Some of our group with Sante on the far right

Thanks for sharing in my (light on details) photo journey & have a great week!

A bit more about Experience International Study Tours

Experience International (EI) is a 501(c)(3) non-profit educational organization based in Bellingham, Washington. Incorporated in 1988, their mission is to embrace and create opportunities for international understanding and human resource development through technical and cultural exchange in a wide spectrum of disciplines including but not limited to agriculture and natural resources. EI also works with community and choral groups of all ages that travel and often sing to celebrate human diversity, peace, and social justice; to exchange and share with local groups and communities off the beaten track.  Please click here for details. 

About Altropico

Altropico is an organization committed to social and environmental causes in the binational region of Ecuador and Colombia. They collaborate with indigenous, afro-descendant and mestizo organizations, with programs and projects oriented to the good living of their populations. Please click here for further info.

Maryanne Pope is the author of A Widow’s Awakening, the playwright of Saviour and the screenwriter of God’s Country. Maryanne is CEO of Pink Gazelle Productions and Chair of the John Petropoulos Memorial Fund. If you would like to receive her weekly blog, please sign up here.

6 Comments

  1. Lynne Karey-McKenna on July 24th, 2019 at 3:24 pm:

    well done MA, I couldn’t have said it better, well, I could have but I don’t want to start a fight. I’ll just be my magnanimous self, after all, I am the EGGMASTER!!!! Keep on keeping on and yes Charlie and Santiago were wonderful and I highly recommend them!

  2. jennifer dickey on July 25th, 2019 at 6:56 pm:

    Hi MA:
    Glad you got to take this adventurous trip and look forward to further blogs. I have been intrigued by the Galapaggos. I am so sorry about Sadie and understand it must have put a real damper on the vacation. It must have been so traumatic to get this unexpected news-to go in looking for treatment for an ear infection then to get a cancer diagnosis. I do not know how the examination progressed from the ear to cancer, but terrible. I am thinking of you and hope you will give another dog a loving home when you are ready. I know you are a wonderful dog mom, like me!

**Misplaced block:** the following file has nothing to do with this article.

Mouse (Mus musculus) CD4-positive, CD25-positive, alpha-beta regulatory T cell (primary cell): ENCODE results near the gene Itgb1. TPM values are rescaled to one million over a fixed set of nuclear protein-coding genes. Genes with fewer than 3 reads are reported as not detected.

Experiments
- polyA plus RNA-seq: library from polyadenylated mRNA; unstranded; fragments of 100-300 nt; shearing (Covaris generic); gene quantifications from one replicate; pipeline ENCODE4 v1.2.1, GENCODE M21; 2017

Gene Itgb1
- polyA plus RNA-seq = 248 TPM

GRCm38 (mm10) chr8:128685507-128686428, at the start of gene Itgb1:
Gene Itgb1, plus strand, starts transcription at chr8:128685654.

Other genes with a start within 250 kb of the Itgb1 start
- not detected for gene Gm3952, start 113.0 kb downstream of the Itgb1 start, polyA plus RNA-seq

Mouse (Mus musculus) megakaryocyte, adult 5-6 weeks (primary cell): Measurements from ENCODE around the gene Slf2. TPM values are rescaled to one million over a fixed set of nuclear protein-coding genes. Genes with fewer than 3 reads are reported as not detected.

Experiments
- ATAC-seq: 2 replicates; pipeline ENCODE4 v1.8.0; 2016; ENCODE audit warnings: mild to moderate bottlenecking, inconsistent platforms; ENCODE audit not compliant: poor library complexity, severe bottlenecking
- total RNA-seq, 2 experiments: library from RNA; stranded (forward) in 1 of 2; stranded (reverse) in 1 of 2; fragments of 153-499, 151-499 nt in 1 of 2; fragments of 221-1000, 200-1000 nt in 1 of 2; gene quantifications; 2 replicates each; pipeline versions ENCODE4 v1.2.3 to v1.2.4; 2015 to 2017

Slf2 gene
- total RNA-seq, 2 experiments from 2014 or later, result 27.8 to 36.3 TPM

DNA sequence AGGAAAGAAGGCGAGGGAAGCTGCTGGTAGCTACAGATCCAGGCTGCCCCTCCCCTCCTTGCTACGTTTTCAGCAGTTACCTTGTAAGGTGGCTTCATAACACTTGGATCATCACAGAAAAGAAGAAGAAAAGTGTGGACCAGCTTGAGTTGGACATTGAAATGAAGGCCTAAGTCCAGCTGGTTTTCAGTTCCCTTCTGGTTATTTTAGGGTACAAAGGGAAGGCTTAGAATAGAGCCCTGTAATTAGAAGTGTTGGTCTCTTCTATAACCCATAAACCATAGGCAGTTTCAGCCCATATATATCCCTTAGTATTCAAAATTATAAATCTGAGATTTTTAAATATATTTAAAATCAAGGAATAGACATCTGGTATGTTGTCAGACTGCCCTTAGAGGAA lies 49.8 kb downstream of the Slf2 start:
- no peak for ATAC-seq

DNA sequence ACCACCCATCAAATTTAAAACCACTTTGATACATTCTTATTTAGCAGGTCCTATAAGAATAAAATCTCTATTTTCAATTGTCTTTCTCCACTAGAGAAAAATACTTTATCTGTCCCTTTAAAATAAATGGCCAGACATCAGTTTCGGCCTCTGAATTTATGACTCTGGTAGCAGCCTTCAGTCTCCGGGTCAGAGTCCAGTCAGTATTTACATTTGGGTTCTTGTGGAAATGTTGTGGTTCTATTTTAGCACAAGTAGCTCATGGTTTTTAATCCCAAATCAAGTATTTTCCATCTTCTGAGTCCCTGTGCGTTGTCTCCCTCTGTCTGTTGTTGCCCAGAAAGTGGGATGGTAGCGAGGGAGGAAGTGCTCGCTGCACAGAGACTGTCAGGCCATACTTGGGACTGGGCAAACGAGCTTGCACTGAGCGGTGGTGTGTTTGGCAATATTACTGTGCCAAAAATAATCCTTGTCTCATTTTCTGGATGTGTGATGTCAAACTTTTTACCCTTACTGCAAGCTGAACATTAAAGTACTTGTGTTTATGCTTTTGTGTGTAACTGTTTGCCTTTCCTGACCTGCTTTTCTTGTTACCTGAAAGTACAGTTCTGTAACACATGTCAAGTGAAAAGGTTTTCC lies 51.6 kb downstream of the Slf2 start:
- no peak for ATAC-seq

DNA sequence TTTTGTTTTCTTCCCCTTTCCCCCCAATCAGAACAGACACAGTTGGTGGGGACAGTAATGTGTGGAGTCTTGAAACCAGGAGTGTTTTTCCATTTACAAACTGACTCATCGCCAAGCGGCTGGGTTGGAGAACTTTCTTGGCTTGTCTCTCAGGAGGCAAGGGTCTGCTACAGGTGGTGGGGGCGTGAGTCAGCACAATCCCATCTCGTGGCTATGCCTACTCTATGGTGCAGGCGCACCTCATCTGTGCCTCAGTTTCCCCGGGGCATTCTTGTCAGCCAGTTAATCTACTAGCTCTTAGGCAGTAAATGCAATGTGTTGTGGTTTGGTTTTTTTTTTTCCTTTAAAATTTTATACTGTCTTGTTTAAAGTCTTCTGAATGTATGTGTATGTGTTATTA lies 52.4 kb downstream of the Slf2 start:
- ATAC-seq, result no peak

3. Maryanne on July 29th, 2019 at 10:20 am:

    Hi Jennifer! Yes, the Galapagos islands were really high on my travel bucket list, too…and they were absolutely amazing. Hope you can travel there someday!

    The diagnosis shift from ear infection to bone cancer for Sadie was pretty fast. She’d had a bump on her wrist for 2 weeks and the vet was suspicious so we had an x-ray done. In hindsight, I am thankful that it all unfolded the way it did…even though it was really difficult at the time. I miss her very much but fully understand that her future was going to be uncomfortable, painful and short. Knowing this helps me realize I made the right decision. And yes, I have no doubt someday another dog (or two…maybe even a cat) will find it’s way to me to care for. But not for awhile yet 🙂

    I hope your dog is doing okay…I know he is a senior, too!

    Take care,
    MA

  4. Maryanne on July 29th, 2019 at 10:21 am:

    Hi Lynne! Oh…the fun we had in Ecuador – that was awesome!!! Glad you liked the blog and I look forward to blogging more about our crazy escapades 🙂

    Take care & talk soon,
    MA

  5. Elliot | Lossul.com on September 30th, 2019 at 11:12 am:

    What a brilliant blog, although you definitely don’t look impressed by the beer concoction, hahah.

    And the story about walking the equator line is really interesting…certainly helps put an end to ‘flat earth’ theory! 😀

    Elliot 🙂

  6. Maryanne on October 8th, 2019 at 1:40 pm:

    Yeah…the beer concoction was pretty rough 🙁

    The visit to the equator was fascinating and the guides there were excellent.
    MA